It has been reported that human FOXP3 Tregs express surface LAP after activation [7], [8] by a GARP-mediated anchoring mechanism [8], [9]. We tested our anti-LAP/TGF-β mAbs for their ability to stain pre-activated mouse CD4 T cells. CD4 T cells were stimulated with plate-bound anti-CD3/anti-CD28 for 2 days and rested for 1 day. Following this, they were surface stained with anti-LAP/TGF-β mAbs using PE-labeled anti-mouse IgG1 (for IgG1 subtype clones) or anti-mouse Igκ secondary antibody (for non-IgG1 clones), then fixed and intracellularly stained with anti-Foxp3-Alexa Fluor647. Of the 36 potential anti-LAP/TGF-β candidate clones, 31 clones surface stained Foxp3+ cells. Three representative clones (TW7-16B4, TW7-20B9, and TW7-28G11) are shown in Figure 1A and all 36 clones are shown in Figure S6. It should be noted that 24 of the 26 clones which immunoprecipitated Flag-mLAP as described above stained Foxp3+ CD4 T cells with a similar pattern. Among them, TW7-16B4 produced the highest staining signal followed by TW7-20B9. An anti-pro-TGF-β/latent TGF-β clone, TW7-28G11, also stained Foxp3+ CD4 T cells (Figure 1A and Figure S6), suggesting that surface LAP exists as pro-TGF-β and/or latent TGF-β rather than free LAP without mature TGF-β. Surface LAP staining strongly correlated with GARP expression (Figure 1B), indicating that surface LAP on mouse Foxp3+ CD4 Tregs is also anchored by GARP as on human FOXP3+ CD4 Tregs.

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Figure 1. Surface LAP/TGF-β expression on mouse activated CD4 T cells.

(A) BALB/c CD4 T cells were stimulated with plate-bound anti-CD3/anti-CD28 for 2 days and rested for 1 day. The cells were surface stained with anti-LAP mAbs using PE-labeled secondary antibodies, then intracellularly stained with anti-Foxp3-Alexa Fluor647. Staining with representative clones, anti-LAP mAbs TW7-16B4 and TW7-20B9, and anti-latent TGF-β/pro-TGF-β mAb TW7-28G11, are shown. (B) Activated BALB/c CD4 T cells were stained with anti-LAP TW7-20B9 (surface) and anti-Foxp3 (intracellular) (left), with anti-GARP (surface) and anti-Foxp3 (intracellular), or anti-LAP TW7-20B9 (surface) and GARP (surface) (right).

https://doi.org/10.1371/journal.pone.0015523.g001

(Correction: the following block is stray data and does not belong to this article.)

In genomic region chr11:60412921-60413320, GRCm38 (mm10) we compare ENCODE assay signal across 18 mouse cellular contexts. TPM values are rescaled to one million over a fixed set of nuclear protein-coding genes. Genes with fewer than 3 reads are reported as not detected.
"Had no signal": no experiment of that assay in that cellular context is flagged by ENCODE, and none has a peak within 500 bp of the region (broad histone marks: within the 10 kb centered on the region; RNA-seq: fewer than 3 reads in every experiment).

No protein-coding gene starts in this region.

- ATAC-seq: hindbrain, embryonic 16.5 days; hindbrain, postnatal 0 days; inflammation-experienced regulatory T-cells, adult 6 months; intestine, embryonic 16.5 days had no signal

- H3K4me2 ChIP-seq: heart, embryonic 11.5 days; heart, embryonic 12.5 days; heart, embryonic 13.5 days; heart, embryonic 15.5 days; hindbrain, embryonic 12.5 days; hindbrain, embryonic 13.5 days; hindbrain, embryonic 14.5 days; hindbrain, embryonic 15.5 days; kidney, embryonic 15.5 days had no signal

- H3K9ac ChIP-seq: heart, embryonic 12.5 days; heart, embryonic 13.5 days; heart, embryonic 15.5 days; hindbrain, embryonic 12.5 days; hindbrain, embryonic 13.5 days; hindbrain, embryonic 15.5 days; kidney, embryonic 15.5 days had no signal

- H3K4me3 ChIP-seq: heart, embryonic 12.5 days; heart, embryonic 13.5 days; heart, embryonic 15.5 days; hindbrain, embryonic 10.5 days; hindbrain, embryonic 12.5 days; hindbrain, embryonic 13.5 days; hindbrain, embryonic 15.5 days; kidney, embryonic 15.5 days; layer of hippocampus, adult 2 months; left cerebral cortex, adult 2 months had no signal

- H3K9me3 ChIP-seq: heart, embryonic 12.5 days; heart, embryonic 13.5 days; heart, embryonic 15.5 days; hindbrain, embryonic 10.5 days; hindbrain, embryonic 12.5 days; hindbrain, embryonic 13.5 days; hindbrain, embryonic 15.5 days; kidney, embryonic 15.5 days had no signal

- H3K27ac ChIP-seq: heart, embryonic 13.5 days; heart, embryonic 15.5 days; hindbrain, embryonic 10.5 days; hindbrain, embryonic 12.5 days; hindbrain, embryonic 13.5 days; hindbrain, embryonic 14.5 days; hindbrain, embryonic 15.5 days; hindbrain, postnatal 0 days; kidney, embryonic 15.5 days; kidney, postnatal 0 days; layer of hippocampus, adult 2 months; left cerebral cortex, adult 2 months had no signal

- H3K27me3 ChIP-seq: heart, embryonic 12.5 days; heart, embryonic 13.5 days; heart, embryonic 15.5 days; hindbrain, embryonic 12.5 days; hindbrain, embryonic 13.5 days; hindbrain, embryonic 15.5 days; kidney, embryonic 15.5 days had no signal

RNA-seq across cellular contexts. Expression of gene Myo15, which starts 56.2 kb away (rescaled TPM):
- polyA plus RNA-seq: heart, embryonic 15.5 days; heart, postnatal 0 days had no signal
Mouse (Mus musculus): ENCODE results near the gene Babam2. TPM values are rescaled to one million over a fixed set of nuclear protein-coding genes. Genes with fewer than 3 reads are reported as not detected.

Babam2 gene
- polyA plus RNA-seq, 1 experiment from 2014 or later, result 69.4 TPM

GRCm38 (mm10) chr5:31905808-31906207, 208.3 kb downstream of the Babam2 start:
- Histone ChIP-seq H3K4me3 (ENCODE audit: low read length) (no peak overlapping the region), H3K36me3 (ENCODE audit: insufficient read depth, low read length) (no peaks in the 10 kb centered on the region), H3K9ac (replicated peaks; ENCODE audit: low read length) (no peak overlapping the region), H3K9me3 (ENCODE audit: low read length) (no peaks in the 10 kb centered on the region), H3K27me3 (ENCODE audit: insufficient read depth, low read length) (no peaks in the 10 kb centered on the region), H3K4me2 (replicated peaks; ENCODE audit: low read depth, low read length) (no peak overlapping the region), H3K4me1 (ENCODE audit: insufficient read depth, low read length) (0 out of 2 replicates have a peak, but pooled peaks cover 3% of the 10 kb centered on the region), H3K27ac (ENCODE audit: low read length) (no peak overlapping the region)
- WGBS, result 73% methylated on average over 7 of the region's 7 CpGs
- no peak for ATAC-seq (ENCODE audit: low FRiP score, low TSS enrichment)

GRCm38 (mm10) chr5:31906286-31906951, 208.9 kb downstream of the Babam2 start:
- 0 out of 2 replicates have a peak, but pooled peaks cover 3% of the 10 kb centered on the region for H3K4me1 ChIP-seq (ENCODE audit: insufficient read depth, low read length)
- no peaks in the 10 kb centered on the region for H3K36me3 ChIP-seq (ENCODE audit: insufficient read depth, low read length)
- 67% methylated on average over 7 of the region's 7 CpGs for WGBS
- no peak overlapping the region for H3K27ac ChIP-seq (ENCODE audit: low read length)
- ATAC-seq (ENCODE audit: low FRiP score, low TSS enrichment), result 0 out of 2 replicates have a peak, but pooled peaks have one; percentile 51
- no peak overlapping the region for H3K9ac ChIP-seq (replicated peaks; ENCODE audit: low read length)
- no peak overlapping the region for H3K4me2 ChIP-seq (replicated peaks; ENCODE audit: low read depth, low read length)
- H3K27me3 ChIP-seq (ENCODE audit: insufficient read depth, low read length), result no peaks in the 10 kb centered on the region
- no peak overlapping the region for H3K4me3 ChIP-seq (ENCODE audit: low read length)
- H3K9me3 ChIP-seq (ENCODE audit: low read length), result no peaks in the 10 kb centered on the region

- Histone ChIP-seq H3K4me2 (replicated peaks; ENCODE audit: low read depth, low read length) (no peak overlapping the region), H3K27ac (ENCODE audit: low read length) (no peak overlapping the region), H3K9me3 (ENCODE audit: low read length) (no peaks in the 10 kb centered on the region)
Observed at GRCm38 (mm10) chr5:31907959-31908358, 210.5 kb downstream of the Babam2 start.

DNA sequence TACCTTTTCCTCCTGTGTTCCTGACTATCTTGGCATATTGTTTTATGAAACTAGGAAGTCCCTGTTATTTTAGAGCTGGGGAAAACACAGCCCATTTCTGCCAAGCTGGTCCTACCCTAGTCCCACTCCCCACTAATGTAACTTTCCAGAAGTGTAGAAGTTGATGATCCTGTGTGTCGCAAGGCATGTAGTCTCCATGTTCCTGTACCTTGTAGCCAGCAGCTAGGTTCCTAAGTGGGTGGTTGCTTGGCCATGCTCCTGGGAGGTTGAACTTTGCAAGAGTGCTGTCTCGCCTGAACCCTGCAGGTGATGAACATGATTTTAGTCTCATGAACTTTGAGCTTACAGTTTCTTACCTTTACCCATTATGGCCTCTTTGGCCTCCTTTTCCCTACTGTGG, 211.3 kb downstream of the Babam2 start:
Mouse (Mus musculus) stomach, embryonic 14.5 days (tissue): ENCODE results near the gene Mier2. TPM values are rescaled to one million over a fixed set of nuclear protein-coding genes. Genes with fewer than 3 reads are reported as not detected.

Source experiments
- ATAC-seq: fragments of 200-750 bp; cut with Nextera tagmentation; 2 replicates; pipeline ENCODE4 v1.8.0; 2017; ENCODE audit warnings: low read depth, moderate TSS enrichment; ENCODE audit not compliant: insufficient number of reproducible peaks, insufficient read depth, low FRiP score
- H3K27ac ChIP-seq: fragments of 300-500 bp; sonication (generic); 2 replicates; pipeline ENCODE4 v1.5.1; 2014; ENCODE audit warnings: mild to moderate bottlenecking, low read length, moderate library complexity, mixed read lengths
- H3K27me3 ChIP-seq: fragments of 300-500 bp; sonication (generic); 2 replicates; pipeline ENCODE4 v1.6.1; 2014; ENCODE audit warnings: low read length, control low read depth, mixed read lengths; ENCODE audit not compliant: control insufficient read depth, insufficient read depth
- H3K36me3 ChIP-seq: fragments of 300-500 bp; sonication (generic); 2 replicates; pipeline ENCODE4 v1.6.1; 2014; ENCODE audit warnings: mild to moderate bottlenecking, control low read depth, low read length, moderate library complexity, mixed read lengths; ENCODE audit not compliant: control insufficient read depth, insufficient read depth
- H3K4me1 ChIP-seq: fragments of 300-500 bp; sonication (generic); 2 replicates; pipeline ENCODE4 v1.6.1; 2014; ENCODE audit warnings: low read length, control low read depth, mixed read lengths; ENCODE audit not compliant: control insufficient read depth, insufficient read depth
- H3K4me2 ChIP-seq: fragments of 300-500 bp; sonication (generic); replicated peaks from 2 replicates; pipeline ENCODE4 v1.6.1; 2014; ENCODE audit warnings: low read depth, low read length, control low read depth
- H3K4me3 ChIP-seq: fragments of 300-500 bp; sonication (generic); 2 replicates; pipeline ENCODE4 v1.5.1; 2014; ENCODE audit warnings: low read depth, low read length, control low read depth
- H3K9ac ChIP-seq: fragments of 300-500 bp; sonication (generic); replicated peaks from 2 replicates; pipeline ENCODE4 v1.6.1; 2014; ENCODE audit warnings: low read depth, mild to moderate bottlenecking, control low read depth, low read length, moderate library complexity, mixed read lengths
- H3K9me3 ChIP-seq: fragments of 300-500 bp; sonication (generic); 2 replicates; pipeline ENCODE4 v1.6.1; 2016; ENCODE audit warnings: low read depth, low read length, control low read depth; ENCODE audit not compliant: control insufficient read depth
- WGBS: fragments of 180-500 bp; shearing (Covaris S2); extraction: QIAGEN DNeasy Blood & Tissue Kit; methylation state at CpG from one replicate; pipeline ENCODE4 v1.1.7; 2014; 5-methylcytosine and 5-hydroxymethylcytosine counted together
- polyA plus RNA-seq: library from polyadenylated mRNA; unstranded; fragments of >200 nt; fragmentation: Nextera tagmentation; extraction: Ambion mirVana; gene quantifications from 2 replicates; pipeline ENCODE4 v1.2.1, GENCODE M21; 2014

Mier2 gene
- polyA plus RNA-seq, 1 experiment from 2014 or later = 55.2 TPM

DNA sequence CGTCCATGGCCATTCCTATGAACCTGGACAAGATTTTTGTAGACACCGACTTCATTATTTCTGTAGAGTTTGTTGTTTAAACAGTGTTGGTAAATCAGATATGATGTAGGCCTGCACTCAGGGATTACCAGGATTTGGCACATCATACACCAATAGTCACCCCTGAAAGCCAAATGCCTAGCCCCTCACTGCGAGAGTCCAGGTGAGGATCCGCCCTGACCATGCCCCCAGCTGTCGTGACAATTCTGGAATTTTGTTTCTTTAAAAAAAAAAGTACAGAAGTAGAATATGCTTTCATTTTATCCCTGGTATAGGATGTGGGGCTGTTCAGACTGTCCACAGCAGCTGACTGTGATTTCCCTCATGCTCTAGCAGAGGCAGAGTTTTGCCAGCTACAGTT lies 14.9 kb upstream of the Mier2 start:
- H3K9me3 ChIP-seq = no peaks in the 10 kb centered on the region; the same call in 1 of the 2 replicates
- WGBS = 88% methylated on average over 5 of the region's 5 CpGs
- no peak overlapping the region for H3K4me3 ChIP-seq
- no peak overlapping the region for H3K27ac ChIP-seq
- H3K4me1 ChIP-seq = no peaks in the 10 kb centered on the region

For further analysis we selected TW7-16B4 (IgG1, κ) and TW7-20B9 (IgG1, κ) as the highest staining anti-LAP clones, and TW7-28G11 (IgG2b, κ) as an anti-pro-TGF-β/latent TGF-β clone. These clones were used with secondary antibodies or as antibodies directly labeled with PE or Allophycocyanin (APC). We tested whether unstimulated CD4 T cells also express surface LAP using the direct conjugates. We found that freshly prepared mouse CD4+25+ T cells also weakly expressed surface LAP (Figure 2A). We also investigated the time course of surface LAP expression. We found that surface LAP expression on Foxp3+ cells peaked on days 1 and 2, and then gradually decreased when the cells were rested (days 3 and 5) (Figure 2B, upper panels). We found that GARP was co-expressed with LAP in all time points (Figure 2B, lower panels).

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Figure 2. Surface LAP/TGF-β expression on mouse unstimulated CD4 T cells and time course analysis.

(A) Freshly prepared BALB/c CD4 T cells were surface stained with PE-conjugated anti-LAP/TGF-β mAbs (TW7-16B4, TW7-20B9, or TW7-28G11), anti-CD25-FITC, anti-CD4-APC, and 7-AAD. CD4+7-AAD cells were gated. (B) BALB/c CD4 T cells were stimulated with plate-bound anti-CD3/anti-CD28 for two days, and then split in 10% FBS-IMDM containing 100 U/ml IL-2. The cells were surface stained with PE-conjugated anti-LAP TW7-20B9 followed by anti-Foxp3-Alexa Fluor647 (intracellular staining) (upper panels), or with APC-conjugated anti-LAP TW7-20B9 and GARP-PE (lower panels).

https://doi.org/10.1371/journal.pone.0015523.g002